To see the comics medium getting the attention of an established institution like the Carnegie Library of Pittsburgh and for it to occur at the Carnegie Museum was inspiring. Here’s hoping for more small events around the country with this level of intimacy and intensity of dialogue.
all in all, you could say…
Originally appeared on dogcitypress.com
“I guess I’m still really attracted to that autobiographical stuff — dirty secrets, gossip, voyeurism; getting a peek underneath the veneer of someone’s public persona to the really awful and disarming and pure, lovely, human mess that convention and sanity can’t expose. All the things that civilization is designed to snuff out, diminish or regulate, basically — the urges, vulnerabilities, fears, and dreams that hinder the smooth gear work of hierarchy, convenience, and tepid industrial business-as-usual.” - Schulz in a 2007 interview with Steve Bissette
Gabby Schulz/(pen name: Ken Dahl) is a gifted story teller whose cartooning work is jarringly incisive. It’s a real shame that not that many people know his work.
Here’s your chance to learn more.
Born in Honolulu, Schulz has spent most of his adult life in transit around the continental United States.
Schulz’s early work consisted of self-published mini-comics that landed him work with independent newspapers, like Honolulu Weekly. While working for these publications, he honed a nimble political cartooning vocabulary.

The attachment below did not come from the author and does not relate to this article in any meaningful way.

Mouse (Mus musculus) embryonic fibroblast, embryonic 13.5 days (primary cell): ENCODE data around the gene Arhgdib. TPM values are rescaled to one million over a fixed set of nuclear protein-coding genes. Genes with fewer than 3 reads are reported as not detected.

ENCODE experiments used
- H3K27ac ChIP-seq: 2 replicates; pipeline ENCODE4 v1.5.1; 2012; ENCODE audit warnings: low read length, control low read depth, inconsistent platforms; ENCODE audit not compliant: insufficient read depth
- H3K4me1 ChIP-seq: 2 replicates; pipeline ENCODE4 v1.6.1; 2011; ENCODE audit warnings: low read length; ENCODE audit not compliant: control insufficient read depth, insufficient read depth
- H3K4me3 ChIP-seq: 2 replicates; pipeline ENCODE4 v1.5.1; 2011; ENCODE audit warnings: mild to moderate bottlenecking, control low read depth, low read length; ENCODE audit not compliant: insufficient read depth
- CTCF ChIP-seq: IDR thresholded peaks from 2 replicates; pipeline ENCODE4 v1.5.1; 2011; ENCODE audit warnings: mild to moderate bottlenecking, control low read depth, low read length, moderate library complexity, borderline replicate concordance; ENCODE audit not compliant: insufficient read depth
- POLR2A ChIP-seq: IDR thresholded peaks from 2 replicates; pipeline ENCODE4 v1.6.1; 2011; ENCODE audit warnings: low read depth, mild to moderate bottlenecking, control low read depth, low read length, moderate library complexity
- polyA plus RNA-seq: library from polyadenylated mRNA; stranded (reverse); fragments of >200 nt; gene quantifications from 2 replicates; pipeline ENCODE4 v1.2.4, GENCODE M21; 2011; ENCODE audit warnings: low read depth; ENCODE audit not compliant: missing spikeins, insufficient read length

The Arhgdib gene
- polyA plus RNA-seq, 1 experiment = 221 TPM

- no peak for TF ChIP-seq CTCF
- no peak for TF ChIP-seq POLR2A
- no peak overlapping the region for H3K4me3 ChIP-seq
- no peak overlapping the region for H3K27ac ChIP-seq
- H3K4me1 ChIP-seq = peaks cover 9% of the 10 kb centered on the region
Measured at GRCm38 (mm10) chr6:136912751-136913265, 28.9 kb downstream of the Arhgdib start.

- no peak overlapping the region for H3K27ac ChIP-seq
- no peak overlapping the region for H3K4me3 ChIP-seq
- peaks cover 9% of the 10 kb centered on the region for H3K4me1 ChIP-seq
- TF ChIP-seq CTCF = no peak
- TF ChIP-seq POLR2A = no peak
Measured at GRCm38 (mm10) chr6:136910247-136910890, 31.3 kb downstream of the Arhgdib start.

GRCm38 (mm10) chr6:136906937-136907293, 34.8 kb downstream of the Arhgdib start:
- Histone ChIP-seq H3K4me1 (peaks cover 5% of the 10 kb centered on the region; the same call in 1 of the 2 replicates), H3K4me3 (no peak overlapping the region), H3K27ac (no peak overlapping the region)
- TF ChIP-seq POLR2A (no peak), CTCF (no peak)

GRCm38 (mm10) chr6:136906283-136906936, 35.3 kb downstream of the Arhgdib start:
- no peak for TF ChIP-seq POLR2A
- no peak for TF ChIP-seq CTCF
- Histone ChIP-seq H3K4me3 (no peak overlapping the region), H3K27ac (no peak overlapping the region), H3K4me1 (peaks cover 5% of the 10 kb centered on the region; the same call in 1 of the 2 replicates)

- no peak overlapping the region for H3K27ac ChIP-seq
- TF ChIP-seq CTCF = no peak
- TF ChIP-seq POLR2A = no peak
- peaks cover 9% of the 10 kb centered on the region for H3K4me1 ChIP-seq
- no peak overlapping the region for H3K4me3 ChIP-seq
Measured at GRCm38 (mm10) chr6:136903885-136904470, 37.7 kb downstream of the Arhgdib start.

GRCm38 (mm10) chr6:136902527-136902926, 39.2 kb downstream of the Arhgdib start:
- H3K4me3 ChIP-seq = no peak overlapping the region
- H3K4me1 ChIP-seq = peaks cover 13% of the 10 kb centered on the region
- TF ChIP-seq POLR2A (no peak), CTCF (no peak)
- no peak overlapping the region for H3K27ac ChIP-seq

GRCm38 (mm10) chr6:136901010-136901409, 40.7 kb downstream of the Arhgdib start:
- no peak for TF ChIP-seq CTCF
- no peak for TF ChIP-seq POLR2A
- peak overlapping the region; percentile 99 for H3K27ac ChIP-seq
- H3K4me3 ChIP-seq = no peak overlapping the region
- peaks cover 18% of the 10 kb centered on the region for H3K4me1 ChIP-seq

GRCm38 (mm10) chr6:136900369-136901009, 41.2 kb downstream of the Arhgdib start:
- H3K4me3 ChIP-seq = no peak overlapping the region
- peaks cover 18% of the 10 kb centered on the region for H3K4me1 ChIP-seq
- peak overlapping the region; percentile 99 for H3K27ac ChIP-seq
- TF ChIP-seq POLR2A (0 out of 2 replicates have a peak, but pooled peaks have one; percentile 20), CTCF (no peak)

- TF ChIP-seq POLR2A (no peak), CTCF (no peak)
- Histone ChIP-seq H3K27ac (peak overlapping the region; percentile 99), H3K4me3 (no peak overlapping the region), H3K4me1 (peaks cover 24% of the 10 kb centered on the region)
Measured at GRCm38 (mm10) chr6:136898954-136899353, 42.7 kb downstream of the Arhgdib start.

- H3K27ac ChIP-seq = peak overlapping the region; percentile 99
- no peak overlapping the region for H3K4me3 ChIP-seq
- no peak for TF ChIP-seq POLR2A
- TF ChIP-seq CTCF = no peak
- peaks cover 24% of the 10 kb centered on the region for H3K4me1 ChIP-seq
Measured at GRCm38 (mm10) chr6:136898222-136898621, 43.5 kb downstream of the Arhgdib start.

However, as his politics moved further and further left of liberal, he found it harder to draw cartoons these publications.
In his own words
“ It’s easy to draw a comic that convinces your average fence-sitter that George W. Bush is a monster. It’s a bit harder to convince them, in the same amount of space, that the entire two-party system of politics in the US is fatally flawed and has long been rotted out from the inside; that lobbyists and globalization have made our quaint notions of democracy irrelevant (if indeed they ever were relevant); that most of what you read in the paper is just a series of red herrings designed to throw people off the scent of any issue that actually affects their lives (or the lives of others — and God forbid Americans should ever care about those.)” - Schulz in a 2007 interview with Steve Bissette
As he moved away from doing weekly political strips, he began create more emotionally charged, personal comics with a heightened political intensity.
He released much of this work in his self-published books, Blind Fart (2004), Taken for A Ride (2004) and NO (2005).
As he amassed a larger body of work, Microcosm Publishing; an independent publisher and distributor based in Portland; approached Schulz to publish a collection of his most poignant work.
Welcome to the Dahl House : Alienation, Incarceration, and Inebriation in the new American Rome is the result of the partnership with Microcosm. It collects the comics Schulz produced between 1997-2007.
The book includes stories of the humiliation and terror of airport security, the demeaning experience of being arrested, the despair ofhaving to sell off his possessions at a yard sale to pay his landlord, and more generally the horror of lost youth. It explores a painfully honest truth of the American experience in 128 pages.
Rooted in the mode of 1990’s alt-weekly comics, Schulz bundles irony, bitterness and frustration into a ferocious ball of wit. His cartooning is notable because of his light touch and snappy dialogue. His work is far more cutting than that of his politically minded; zine-making; cartooning peers.
Instead of throwing gut punches to shock and awe, Schulz creates genuinely funny and sympathetic narratives. Through labor thought and effor Schulz transforms stories of anger and frustration into moving accounts of life in the 21st century.
In 2007 Schulz completed a fellowship at the Center for Cartoon Studies, that same year, the first issue of Schulz’s story, Monsters, won the Ignatz award for outstanding minicomic.